#1 – A Totally Revamped “Access to Information Policy.”

True Transparency Policy

As promised, I will be outlining policies, programs and plans as part of my “vision” and campaign platform leading up to the PC Leadership Convention on February 9, 2019.

This week is dedicated to policies falling under the general catch-all of “True Transparency.” I say “True” transparency because the word “transparency” has been used and abused so often by the Liberal government as to have been emptied of all meaning –  despite promising to be “open and transparent,” the MacLauchlan Liberal government has been completely “closed and opaque”.

A TOTALLY REVAMPED ACCESS TO INFORMATION POLICY

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Information is power, and I am pledging to give power back to the people of Prince Edward Island. That means giving timely access to government documentation and information.  The very first thing I will do is totally revamp the “Access to Information” system.

  •  Filing “Access to Information” claims should be the method of “last resort” in obtaining government information.  Most government information should be posted online and made available within months of it being created or received, without having to file specific requests.  New procedures would be implemented at the departmental level that would see most documents, correspondence, reports, memos, emails, etc. made available to the general public upon request., without having to file access to information requests, waiting for months, and being charged exorbitant amounts of money for access to information, which is, often meaningless and unintelligible as a result of major portions of documents being erased.
  • Staff throughout government would receive training regarding what information would need to be “redacted” or removed to ensure the protection of private information provided for in the Freedom of Information and Protection of Privacy (FOIPP) Act is not compromised. Everything else would be made public.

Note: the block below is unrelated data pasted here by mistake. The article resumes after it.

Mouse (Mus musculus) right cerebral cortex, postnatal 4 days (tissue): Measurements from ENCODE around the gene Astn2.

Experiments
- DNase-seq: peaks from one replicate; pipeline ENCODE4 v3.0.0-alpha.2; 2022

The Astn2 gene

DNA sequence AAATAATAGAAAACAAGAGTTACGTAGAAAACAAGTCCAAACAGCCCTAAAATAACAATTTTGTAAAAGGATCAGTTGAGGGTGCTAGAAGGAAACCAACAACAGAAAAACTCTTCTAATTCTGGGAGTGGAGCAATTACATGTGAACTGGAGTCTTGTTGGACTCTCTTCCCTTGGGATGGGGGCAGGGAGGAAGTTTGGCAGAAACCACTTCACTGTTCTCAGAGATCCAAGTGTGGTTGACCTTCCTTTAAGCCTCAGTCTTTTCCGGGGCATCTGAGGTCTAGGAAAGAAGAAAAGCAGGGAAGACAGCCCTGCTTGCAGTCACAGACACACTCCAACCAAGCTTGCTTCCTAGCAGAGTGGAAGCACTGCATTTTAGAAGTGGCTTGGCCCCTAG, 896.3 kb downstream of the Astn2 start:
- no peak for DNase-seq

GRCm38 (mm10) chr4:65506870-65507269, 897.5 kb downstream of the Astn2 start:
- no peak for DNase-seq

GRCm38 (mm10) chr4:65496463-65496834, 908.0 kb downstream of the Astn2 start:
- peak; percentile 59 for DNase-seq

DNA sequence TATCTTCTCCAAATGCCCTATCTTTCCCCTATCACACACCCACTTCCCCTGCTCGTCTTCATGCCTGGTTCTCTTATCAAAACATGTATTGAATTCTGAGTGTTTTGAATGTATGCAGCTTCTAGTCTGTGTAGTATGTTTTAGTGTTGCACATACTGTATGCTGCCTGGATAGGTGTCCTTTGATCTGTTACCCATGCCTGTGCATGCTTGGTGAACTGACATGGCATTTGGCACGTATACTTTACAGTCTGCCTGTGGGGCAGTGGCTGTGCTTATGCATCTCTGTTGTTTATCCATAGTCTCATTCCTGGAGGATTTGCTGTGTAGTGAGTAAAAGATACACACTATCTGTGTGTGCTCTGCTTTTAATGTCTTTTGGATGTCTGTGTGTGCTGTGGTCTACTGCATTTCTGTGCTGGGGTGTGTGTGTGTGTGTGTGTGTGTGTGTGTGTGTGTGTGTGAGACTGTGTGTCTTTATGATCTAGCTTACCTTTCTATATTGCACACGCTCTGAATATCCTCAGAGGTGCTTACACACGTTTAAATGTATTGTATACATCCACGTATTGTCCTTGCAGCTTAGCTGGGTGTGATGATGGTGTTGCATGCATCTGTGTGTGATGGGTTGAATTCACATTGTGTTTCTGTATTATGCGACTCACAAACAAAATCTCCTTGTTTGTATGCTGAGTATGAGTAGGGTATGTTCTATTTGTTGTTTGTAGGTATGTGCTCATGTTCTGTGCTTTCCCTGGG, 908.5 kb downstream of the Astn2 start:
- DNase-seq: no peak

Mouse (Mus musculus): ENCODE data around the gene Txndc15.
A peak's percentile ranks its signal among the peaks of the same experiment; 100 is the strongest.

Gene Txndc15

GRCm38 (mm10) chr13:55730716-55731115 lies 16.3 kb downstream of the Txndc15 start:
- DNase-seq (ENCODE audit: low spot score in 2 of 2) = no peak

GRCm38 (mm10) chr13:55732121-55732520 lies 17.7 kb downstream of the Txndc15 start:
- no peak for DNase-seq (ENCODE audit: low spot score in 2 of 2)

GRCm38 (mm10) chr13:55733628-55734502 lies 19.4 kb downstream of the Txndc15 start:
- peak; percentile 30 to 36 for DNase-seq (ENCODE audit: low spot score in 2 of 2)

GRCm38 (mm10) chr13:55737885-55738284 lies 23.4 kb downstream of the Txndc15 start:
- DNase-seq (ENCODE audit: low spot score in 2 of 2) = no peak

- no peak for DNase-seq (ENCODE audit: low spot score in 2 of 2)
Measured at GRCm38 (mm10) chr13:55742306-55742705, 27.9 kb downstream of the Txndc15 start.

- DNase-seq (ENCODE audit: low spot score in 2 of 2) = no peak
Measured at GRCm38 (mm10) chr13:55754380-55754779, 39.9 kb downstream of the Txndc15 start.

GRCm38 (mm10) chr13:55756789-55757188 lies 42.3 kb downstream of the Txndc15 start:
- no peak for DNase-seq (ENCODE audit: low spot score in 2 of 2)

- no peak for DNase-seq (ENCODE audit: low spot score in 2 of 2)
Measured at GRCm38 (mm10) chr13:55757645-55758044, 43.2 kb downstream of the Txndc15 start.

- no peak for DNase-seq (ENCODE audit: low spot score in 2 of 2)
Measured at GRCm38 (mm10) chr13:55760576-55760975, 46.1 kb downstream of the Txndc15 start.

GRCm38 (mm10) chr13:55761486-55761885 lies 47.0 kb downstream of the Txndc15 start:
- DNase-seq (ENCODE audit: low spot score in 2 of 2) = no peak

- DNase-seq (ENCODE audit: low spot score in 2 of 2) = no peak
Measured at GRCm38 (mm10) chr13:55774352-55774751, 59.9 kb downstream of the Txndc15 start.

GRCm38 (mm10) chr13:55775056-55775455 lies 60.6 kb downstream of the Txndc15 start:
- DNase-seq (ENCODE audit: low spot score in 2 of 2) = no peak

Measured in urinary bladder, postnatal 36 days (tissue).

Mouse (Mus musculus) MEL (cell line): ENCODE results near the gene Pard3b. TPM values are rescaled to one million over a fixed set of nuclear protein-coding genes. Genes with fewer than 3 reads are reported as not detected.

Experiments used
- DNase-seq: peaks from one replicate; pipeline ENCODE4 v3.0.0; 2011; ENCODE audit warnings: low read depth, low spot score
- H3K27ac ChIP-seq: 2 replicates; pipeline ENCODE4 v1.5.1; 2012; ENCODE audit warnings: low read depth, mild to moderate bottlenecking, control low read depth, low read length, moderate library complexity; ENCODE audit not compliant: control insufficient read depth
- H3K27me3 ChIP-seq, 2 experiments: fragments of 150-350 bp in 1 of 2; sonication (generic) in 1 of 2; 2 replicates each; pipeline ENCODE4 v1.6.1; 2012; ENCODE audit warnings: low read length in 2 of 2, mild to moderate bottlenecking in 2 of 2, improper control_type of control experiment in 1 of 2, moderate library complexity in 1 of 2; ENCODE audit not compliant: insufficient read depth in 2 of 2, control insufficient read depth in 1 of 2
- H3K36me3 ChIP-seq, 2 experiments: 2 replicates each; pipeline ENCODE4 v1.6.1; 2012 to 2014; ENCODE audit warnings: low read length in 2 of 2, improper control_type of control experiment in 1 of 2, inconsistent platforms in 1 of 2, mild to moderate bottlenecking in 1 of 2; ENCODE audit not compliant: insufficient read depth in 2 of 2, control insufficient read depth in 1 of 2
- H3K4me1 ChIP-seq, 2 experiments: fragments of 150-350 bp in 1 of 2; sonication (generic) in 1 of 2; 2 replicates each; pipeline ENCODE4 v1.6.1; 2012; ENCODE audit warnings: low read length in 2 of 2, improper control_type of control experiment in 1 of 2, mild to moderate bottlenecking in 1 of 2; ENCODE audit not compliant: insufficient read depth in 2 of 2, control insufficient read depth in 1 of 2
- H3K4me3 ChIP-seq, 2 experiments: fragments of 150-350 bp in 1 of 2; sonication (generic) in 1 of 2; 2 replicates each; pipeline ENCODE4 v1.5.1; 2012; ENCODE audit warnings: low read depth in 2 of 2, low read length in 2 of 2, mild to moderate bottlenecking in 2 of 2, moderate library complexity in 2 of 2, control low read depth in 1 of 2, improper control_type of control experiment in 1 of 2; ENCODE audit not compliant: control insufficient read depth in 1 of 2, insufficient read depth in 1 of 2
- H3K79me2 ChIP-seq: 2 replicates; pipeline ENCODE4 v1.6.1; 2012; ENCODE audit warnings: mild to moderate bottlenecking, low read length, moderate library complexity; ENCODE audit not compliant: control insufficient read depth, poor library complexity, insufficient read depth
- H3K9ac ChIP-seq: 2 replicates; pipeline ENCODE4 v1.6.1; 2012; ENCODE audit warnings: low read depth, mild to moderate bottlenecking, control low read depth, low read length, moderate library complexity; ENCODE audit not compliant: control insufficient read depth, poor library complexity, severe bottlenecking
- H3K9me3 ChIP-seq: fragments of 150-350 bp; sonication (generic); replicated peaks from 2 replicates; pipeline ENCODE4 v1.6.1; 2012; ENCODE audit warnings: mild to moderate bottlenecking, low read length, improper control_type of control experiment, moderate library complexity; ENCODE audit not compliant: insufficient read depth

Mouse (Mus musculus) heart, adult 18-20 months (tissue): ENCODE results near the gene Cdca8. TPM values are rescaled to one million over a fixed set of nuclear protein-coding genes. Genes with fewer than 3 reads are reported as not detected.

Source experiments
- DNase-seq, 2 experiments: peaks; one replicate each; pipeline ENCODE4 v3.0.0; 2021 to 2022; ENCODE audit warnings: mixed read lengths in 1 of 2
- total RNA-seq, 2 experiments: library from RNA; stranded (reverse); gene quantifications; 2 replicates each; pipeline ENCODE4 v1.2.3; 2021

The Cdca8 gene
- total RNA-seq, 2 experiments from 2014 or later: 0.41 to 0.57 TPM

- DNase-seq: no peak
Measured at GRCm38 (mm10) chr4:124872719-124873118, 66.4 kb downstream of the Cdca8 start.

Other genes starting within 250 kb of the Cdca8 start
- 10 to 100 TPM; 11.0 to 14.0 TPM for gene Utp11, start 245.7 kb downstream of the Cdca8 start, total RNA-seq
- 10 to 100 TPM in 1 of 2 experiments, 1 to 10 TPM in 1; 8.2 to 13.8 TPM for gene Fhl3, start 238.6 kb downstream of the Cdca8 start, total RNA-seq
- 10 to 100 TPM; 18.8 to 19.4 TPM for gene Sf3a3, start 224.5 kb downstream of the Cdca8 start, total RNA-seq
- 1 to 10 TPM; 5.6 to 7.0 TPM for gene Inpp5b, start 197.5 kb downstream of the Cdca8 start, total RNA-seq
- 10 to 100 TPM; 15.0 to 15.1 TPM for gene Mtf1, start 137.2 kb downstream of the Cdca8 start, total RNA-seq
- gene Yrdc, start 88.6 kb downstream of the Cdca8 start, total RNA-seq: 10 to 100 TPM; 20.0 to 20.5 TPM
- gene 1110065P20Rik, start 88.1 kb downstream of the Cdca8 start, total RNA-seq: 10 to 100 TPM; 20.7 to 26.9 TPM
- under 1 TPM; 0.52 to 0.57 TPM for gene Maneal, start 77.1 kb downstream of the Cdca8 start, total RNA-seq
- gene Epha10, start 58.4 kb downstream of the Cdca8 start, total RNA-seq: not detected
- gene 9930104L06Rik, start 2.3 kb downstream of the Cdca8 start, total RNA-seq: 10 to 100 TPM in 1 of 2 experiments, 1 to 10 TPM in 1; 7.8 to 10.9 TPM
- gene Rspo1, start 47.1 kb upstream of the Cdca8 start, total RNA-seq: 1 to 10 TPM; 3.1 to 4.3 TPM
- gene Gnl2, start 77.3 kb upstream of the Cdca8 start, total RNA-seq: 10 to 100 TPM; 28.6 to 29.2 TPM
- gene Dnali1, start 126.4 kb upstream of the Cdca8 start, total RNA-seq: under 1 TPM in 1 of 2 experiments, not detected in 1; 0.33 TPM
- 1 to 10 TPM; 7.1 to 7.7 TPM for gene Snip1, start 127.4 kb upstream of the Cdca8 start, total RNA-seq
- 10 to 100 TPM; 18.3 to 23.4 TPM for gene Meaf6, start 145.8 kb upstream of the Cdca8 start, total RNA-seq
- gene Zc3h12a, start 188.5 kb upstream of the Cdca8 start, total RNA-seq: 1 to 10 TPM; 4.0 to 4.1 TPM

• Currently, when individuals file access to information requests, they are charged for the time spent searching for records, processing records, and copying records. If 100 people file 100 separate requests for the same information, government FOIPP staff open 100 separate files, process 100 separate requests, and send out 100 separate invoices. This is a ridiculous waste of time, money and resources.  A “true transparency Access to Information policy” would have the processed documents inputted into a public database and be made available online for anyone else to access free of charge.  A dedicated website – with comprehensive filing and search features – would be created.  The time saved not having to process multiple requests for the same documents would easily cover the costs of creating and maintaining this public resource.
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